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Nate  06/11/2000          
American Troubadour
This CD is well written and a great buy between "postcard from Paris and 9 miles north of Mason" it covers all song types it is a great CD.
Kevin  06/05/2000          
Passing Through
Owen is following in the line of other Great Texas Singer / Songwriters. I highly recommend Owen.  04/12/2000          
Hey You
Album Review
If you're familiar with country-rocker Jack Ingram, you probably already have this disc and don't need much convincin'. For the rest of you, a little background is in order. Ingram taught himself how to play some Willie Nelson songs at the age of 18 while earning a psychology degree at Southern Methodist University in Dallas. He soon landed himself a gig at a local honky-tonk called Adair's, and after a year of roof-raising Tuesday nights, he was the talk of the town (his third album was recorded at the roadhouse in 1995). The qualities that tickled Ingram's initial audience are stronger than ever on this fifth outing. The singer's work is rooted in Texas songwriters Jerry Jeff Walker, Robert Earl Keen and particularly Steve Earle (who produced 1997's Livin' or Dyin'). His raucous tunes are glamour-free vignettes packed with details. This new batch, some of them co-written with fellow mavericks Jim Lauderdale and Todd Snider, includes a handful of rollicking ain't-love-grand songs, a reckless tale of revenge ("Mustang Burn"), and a classic scene-setting opening line: "We've got to fight just to find something to talk about." But it's not all toe-tapping sport. Ingram also pens a smoldering letter to a dad who forsakes his family "for the fun down in Biloxi," and a heart-rending portrait of "Inna from Mexico," whose friends back home aren't quite clued in regarding the true cost of freedom. Whatever the mood, Ingram's well-oiled group, the Beat Up Ford Band, provides a comfy ride for his gritty, gleeful voice - together, they bump along real nice. "Hey you/Are you listening to me," he sings on the Buddy Holly-ish title track. You should be. Lend an ear. LOU PAPINEAU  04/12/2000          
Hey You
Album Review
Newcomer Jack Ingram made waves with the critics and fans on his 1997 debut Livin' Or Dyin'. Now Ingram's back with another collection of tunes informed by his wide array of respectable country influences. This Texan has been working his ass off for a number of years touring and trying to gain recognition in a genre that is becoming increasingly watered down and, well, lame. Ingram is trying to raise the flag of good country, and he's doing a fine job. Ingram and his band have found the perfect mixture of honky-tonk country and the few rock elements that inform the style. Listen to "Barbie Doll." There's a tinge of growl in his usually tempered vocal delivery. The band jukes it up and you can almost see some guys on a chicken wire protected stage just getting down. Let's not overlook the in your face lyrics that go along with it. "Mustang Burn" lets the band find a easy yet propelling groove while Ingram tells a tale of watching a friend's car go up in flames. The irony and humor are almost lost in the way that the tune ambles on and in Ingram's delivery. As opposed to the kitchy country tunes that are polluting the airwaves (like that ridiculous hit "She Thinks My Tractor's Sexy") the song is not some one trick novelty. Ingram and his Beat Up Ford Band call on the influence of Merle Haggard for "Work This Out." The acoustic guitar work here borders on sounding like a mandolin. It's some beautiful guitar work. The heavyweights of country are again referenced in the grooving "Anymore Good Loving." This is country as it should be done; there's that rolling rhythm, some thoughtful steel guitar and a stick in your head melody. If other artists practiced this same sort of country, I might actually turn my dial on to the country station. In a similar vein are tunes like "Feel Like I'm Falling In Love" and "How Many Days." I really enjoy the feel of the title track, although it seems a bit plain on the surface. There's a rambling drum track that gives it all the motion needed to move you down the road. There are also little sprinkles of twinkling guitar and Ingram's smooth vocal. Let's not leave out the tender aspect of what Ingram can do. The album wouldn't be complete without a tender ballad like "Inna From Mexico," which he delivers without being sappy. Don't let the pretty boy image fool ya. Jack Ingram is a contender in the honky-tonk inspired country that he purveys. His brand is not twangy or whiney; it's purely based on good songwriting and a strong presentation. This is an album that folks who usually stay away from country music can and will appreciate. I bet they just crank it out live, as the songs lend themselves to getting that live rush of energy. It's records like this that really make you mad about the genre-fication of things. It's these preconceived notions that will probably, unfortunately, keep Jack Ingram slightly underground, like a Steve Earle or a Dwight Yoakam, and that's fine, because not everybody will "get it." Hey Jack-I get it. -tom topkoff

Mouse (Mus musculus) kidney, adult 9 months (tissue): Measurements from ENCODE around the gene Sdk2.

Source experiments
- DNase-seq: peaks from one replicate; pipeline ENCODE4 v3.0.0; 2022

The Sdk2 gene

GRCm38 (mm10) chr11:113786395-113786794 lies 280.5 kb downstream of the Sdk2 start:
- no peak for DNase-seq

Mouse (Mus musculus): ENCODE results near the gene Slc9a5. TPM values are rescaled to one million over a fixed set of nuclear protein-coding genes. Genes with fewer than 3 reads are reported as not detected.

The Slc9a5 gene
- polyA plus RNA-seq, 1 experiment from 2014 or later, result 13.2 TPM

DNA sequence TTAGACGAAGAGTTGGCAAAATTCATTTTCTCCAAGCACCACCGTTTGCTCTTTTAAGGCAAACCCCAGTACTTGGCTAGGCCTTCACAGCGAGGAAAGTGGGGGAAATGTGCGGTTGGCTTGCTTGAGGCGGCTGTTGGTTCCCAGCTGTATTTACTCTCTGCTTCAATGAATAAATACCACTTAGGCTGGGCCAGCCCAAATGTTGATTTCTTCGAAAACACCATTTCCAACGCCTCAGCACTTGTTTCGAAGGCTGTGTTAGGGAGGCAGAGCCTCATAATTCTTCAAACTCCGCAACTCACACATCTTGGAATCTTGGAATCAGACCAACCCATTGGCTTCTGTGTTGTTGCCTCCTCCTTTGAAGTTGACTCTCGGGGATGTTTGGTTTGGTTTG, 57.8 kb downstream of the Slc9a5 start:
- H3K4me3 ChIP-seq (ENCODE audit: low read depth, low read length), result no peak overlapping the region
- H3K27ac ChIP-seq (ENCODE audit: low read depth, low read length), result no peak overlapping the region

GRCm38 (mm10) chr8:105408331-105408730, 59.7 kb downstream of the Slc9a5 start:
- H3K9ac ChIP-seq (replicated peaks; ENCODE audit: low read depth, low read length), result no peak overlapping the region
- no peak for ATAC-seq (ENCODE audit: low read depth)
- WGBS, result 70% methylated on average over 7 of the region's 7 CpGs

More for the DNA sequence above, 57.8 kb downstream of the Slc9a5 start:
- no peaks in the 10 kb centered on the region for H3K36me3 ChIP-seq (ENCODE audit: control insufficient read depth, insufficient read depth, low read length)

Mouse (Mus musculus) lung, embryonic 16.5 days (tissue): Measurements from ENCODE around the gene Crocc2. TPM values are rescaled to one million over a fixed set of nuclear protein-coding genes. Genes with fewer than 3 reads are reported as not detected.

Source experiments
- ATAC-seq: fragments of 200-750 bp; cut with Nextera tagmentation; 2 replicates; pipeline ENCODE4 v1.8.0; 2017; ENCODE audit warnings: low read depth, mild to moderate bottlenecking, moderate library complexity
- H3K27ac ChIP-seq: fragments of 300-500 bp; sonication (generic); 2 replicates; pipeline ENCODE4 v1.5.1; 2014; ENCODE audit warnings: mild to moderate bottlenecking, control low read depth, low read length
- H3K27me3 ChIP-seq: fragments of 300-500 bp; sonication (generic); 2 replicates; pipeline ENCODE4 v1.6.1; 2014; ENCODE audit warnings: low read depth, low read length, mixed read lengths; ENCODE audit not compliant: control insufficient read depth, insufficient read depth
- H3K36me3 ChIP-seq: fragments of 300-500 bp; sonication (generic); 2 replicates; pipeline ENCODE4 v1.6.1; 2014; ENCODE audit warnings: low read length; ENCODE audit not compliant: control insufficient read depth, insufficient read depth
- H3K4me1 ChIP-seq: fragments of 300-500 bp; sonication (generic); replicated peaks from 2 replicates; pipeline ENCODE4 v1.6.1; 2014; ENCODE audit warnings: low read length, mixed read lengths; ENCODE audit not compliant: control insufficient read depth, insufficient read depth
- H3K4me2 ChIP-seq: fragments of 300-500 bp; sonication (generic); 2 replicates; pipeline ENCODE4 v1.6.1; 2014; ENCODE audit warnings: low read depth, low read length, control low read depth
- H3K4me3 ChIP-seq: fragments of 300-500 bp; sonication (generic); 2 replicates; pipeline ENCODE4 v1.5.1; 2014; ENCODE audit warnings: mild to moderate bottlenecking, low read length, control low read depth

Chad  04/12/2000          
South Of Town
Album Review
A must buy CD! Critically acclaimed debut CD from this 25 year old Tyler native. Produced by Lloyd Maines.

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